Saving Rhinos with Science: The Art of Growing Them in a Lab
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Saving Rhinos with Science: The Art of Growing Them in a Lab

The world’s attention is riveted on the plight of the northern white rhinoceros (Ceratotherium simum simum), a species on the precipice of functional extinction. 

The tragic loss of the last male in 2018 and the dwindling population of only two surviving females have pushed conservationists into overdrive.

Across the globe, a concerted and innovative effort is underway to rescue this iconic African species from the brink.

At the forefront of this battle stands BioRescue, an international research consortium established in 2019. 

Under the guidance of the Leibniz Institute for Zoo & Wildlife Research in Berlin, Germany, BioRescue is spearheading a multifaceted approach to revive the dwindling northern white rhino population.

One bold avenue involves the meticulous collection of mature eggs, scientifically referred to as oocytes, from the remaining female rhinos in Kenya’s Ol Pejeta Conservancy. 

These invaluable eggs are then delicately fertilized using preserved sperm from deceased northern white males.

However, a new challenge arises – the surviving females, Najin and Fatu, are unable to carry pregnancies. BioRescue has devised a strategy to transfer the resulting embryos into surrogate mothers. 

The most suitable candidates for this critical role are southern white rhinos, sharing a close genetic kinship with their northern counterparts.

A ray of hope shines as two wild southern white rhinos emerge as potential surrogate mothers, kindling optimism within the conservation community. 

This development marks a significant step toward the ultimate goal of generating viable offspring and orchestrating a remarkable comeback for the northern white rhino.

While BioRescue’s efforts have produced promising strides, the road ahead is fraught with challenges. 

The intricate procedure of embryo transplantation followed by successful pregnancies remains a formidable hurdle. Thus, the importance of concurrent conservation initiatives cannot be overstated, ensuring a safety net for the species’ survival.

Parallel to BioRescue’s endeavors, the Rhino Fertility Project at the University of Oxford adopts a distinct approach. 

Instead of harvesting mature eggs, this project endeavors to cultivate follicles – specialized structures that house immature eggs. 

This innovative technique circumvents the natural degradation of follicles and seeks to nurture a substantial pool of eggs within a controlled laboratory setting.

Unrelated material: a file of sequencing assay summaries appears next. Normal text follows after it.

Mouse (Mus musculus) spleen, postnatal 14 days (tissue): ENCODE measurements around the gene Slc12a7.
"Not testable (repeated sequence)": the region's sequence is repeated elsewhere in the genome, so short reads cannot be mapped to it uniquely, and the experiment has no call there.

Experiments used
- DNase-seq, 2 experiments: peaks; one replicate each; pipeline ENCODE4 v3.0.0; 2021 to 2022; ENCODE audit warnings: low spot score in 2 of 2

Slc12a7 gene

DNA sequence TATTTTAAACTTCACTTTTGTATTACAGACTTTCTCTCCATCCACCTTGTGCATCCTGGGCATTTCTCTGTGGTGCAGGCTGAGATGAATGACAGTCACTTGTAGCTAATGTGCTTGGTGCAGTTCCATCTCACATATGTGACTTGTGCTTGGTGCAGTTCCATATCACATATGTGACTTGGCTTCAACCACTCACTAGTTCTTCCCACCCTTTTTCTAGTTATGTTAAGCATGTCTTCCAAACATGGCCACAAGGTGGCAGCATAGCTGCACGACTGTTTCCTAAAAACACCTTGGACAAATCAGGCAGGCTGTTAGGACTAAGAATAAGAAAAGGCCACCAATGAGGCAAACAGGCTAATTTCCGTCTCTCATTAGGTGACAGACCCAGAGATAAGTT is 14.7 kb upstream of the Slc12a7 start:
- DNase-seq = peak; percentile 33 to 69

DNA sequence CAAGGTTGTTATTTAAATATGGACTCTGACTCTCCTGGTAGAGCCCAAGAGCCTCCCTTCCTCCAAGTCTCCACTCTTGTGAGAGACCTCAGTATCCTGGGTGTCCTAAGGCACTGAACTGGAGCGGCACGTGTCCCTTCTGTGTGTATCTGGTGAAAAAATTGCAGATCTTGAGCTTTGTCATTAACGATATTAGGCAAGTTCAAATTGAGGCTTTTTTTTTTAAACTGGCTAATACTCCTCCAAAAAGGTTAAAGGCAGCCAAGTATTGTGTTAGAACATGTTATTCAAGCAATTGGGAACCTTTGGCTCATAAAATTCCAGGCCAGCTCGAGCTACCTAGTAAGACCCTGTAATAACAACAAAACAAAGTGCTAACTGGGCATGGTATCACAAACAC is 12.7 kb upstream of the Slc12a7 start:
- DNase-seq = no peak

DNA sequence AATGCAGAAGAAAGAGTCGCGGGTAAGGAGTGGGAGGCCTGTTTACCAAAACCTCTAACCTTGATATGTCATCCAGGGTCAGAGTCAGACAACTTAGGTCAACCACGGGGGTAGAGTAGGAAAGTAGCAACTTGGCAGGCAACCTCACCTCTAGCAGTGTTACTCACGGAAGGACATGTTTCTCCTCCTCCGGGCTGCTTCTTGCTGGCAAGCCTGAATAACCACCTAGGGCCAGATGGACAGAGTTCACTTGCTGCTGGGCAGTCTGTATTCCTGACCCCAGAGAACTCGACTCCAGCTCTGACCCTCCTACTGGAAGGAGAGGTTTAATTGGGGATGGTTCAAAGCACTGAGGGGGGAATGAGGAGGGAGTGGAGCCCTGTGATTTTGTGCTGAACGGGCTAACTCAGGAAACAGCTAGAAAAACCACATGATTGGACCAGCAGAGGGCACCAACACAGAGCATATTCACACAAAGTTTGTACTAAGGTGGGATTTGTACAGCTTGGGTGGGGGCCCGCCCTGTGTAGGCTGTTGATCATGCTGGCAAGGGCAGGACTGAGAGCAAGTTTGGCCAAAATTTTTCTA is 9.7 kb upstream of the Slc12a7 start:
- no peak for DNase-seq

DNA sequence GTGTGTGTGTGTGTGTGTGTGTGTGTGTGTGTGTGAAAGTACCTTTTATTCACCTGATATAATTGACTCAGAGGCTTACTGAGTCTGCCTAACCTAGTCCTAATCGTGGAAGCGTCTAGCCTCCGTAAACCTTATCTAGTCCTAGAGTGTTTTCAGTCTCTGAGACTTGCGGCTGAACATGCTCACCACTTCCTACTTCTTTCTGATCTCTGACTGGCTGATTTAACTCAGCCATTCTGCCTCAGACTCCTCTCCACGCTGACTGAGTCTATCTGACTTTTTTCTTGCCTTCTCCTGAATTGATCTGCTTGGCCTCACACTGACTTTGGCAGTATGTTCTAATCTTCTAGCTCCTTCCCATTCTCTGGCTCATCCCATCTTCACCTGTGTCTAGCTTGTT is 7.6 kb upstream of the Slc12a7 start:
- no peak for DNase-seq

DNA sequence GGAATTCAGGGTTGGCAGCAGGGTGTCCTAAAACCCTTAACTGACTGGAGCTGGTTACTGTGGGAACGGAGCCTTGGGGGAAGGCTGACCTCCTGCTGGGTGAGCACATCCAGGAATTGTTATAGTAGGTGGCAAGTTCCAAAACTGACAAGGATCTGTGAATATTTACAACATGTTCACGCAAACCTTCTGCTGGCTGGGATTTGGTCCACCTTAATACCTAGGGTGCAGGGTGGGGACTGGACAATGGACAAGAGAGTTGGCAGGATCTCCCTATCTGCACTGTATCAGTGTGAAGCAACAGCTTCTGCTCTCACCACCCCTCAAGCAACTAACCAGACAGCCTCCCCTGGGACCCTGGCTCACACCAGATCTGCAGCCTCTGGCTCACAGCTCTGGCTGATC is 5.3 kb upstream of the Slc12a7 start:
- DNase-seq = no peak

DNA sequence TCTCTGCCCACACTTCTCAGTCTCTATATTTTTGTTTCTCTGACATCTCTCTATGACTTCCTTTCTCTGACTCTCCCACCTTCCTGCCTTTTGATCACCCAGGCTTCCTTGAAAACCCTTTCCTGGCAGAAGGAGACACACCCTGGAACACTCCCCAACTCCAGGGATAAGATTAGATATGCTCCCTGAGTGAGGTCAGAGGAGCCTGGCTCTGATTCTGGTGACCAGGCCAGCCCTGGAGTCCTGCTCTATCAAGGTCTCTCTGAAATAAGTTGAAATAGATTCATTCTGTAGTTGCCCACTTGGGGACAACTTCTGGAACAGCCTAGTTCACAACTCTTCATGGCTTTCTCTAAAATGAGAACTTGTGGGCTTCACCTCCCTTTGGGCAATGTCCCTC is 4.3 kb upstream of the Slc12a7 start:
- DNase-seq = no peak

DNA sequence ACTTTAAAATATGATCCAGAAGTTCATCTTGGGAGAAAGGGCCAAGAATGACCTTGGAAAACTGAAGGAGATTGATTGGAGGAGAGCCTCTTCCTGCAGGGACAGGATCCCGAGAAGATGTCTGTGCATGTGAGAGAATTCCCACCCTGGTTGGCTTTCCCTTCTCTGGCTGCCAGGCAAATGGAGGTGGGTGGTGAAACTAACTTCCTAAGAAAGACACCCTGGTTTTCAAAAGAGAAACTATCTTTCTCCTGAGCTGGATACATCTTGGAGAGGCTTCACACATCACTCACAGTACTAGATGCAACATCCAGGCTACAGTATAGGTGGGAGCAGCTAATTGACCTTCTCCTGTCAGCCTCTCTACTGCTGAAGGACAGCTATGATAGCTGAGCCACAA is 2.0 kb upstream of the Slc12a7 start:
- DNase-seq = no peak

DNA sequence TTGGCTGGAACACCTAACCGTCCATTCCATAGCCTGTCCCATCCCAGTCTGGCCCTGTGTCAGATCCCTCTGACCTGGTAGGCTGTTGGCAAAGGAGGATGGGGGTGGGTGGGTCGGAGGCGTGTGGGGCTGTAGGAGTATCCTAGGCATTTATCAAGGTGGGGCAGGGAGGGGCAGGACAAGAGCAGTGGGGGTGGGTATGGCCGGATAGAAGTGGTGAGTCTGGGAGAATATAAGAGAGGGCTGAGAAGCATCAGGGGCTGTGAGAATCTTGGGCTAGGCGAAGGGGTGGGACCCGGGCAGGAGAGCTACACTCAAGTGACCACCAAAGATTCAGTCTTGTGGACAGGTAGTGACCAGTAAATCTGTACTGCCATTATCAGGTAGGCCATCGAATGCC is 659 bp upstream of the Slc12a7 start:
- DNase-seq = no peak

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Stem Cell Breakthroughs and Conservation Efforts for White Rhino

The world’s attention is riveted on the plight of the northern white rhinoceros (Ceratotherium simum simum), a species on the precipice of functional extinction.

Another avenue of hope lies in the realm of stem cell technologies. 

The Gamete Research Centre at the University of Antwerp is pioneering the cultivation of eggs outside the rhinos’ bodies using induced pluripotent stem cells (iPSCs). 

These versatile immature cells, derived from mature cells, possess the potential to differentiate into eggs. 

This groundbreaking method, already successful in mice, offers a tantalizing solution to the scarcity of available oocytes.

Despite the formidable challenges, the spirit of optimism among researchers burns brightly. 

Stored genetic material from northern white rhinos hints at a reservoir of diversity essential for establishing a thriving population. 

The very notion of creating eggs from stem cells, once relegated to the realm of science fiction, now stands as a testament to human ingenuity and determination to rescue a species teetering on the edge.

Yet, the urgency to save the northern white rhino transcends species preservation alone. 

The conservation efforts underscore the intricate tapestry of ecosystems and the far-reaching consequences of losing a keystone species. 

The northern white rhino assumes the role of a flagship species, a rallying emblem for broader conservation endeavors, and a poignant reminder of the imperative to safeguard biodiversity for generations to come.

In a world grappling with environmental challenges, the innovative approaches championed by BioRescue, the Rhino Fertility Project, and the Gamete Research Centre offer a glimmer of optimism. 

These cutting-edge strategies symbolize the capacity of human innovation to steer a species back from the brink, forging a path toward a future where no species is beyond redemption.

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Source: The Conversation

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